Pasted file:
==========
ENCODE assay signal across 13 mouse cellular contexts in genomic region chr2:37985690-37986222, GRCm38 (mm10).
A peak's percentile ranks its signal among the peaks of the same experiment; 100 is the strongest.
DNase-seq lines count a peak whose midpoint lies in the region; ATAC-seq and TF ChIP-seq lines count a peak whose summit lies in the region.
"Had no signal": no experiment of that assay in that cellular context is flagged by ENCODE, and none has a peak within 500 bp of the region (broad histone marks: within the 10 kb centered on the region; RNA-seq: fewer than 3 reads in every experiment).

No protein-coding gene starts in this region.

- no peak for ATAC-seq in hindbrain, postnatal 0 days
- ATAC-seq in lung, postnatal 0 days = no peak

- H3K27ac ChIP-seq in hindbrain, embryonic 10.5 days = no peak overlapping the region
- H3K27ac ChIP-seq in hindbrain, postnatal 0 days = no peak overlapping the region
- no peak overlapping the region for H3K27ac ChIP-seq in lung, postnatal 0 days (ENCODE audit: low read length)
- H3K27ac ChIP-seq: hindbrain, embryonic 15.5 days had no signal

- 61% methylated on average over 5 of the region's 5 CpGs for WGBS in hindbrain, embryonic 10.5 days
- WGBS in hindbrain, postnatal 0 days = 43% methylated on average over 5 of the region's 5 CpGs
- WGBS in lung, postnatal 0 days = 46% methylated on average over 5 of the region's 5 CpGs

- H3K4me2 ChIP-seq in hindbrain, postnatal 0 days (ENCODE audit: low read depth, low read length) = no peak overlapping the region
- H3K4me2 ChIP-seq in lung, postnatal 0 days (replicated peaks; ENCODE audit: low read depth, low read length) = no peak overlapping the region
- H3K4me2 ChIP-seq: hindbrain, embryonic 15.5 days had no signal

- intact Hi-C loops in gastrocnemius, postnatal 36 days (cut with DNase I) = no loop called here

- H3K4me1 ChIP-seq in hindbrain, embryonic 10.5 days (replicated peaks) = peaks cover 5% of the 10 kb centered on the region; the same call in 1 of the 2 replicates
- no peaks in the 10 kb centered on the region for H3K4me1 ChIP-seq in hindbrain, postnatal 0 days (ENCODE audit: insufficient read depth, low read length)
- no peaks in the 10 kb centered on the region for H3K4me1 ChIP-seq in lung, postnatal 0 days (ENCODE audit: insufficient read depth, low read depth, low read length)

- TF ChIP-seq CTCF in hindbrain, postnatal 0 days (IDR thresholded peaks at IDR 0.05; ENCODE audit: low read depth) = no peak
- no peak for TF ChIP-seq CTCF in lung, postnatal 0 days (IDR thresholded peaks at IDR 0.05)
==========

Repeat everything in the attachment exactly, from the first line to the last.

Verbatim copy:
ENCODE assay signal across 13 mouse cellular contexts in genomic region chr2:37985690-37986222, GRCm38 (mm10).
A peak's percentile ranks its signal among the peaks of the same experiment; 100 is the strongest.
DNase-seq lines count a peak whose midpoint lies in the region; ATAC-seq and TF ChIP-seq lines count a peak whose summit lies in the region.
"Had no signal": no experiment of that assay in that cellular context is flagged by ENCODE, and none has a peak within 500 bp of the region (broad histone marks: within the 10 kb centered on the region; RNA-seq: fewer than 3 reads in every experiment).

No protein-coding gene starts in this region.

- no peak for ATAC-seq in hindbrain, postnatal 0 days
- ATAC-seq in lung, postnatal 0 days = no peak

- H3K27ac ChIP-seq in hindbrain, embryonic 10.5 days = no peak overlapping the region
- H3K27ac ChIP-seq in hindbrain, postnatal 0 days = no peak overlapping the region
- no peak overlapping the region for H3K27ac ChIP-seq in lung, postnatal 0 days (ENCODE audit: low read length)
- H3K27ac ChIP-seq: hindbrain, embryonic 15.5 days had no signal

- 61% methylated on average over 5 of the region's 5 CpGs for WGBS in hindbrain, embryonic 10.5 days
- WGBS in hindbrain, postnatal 0 days = 43% methylated on average over 5 of the region's 5 CpGs
- WGBS in lung, postnatal 0 days = 46% methylated on average over 5 of the region's 5 CpGs

- H3K4me2 ChIP-seq in hindbrain, postnatal 0 days (ENCODE audit: low read depth, low read length) = no peak overlapping the region
- H3K4me2 ChIP-seq in lung, postnatal 0 days (replicated peaks; ENCODE audit: low read depth, low read length) = no peak overlapping the region
- H3K4me2 ChIP-seq: hindbrain, embryonic 15.5 days had no signal

- intact Hi-C loops in gastrocnemius, postnatal 36 days (cut with DNase I) = no loop called here

- H3K4me1 ChIP-seq in hindbrain, embryonic 10.5 days (replicated peaks) = peaks cover 5% of the 10 kb centered on the region; the same call in 1 of the 2 replicates
- no peaks in the 10 kb centered on the region for H3K4me1 ChIP-seq in hindbrain, postnatal 0 days (ENCODE audit: insufficient read depth, low read length)
- no peaks in the 10 kb centered on the region for H3K4me1 ChIP-seq in lung, postnatal 0 days (ENCODE audit: insufficient read depth, low read depth, low read length)

- TF ChIP-seq CTCF in hindbrain, postnatal 0 days (IDR thresholded peaks at IDR 0.05; ENCODE audit: low read depth) = no peak
- no peak for TF ChIP-seq CTCF in lung, postnatal 0 days (IDR thresholded peaks at IDR 0.05)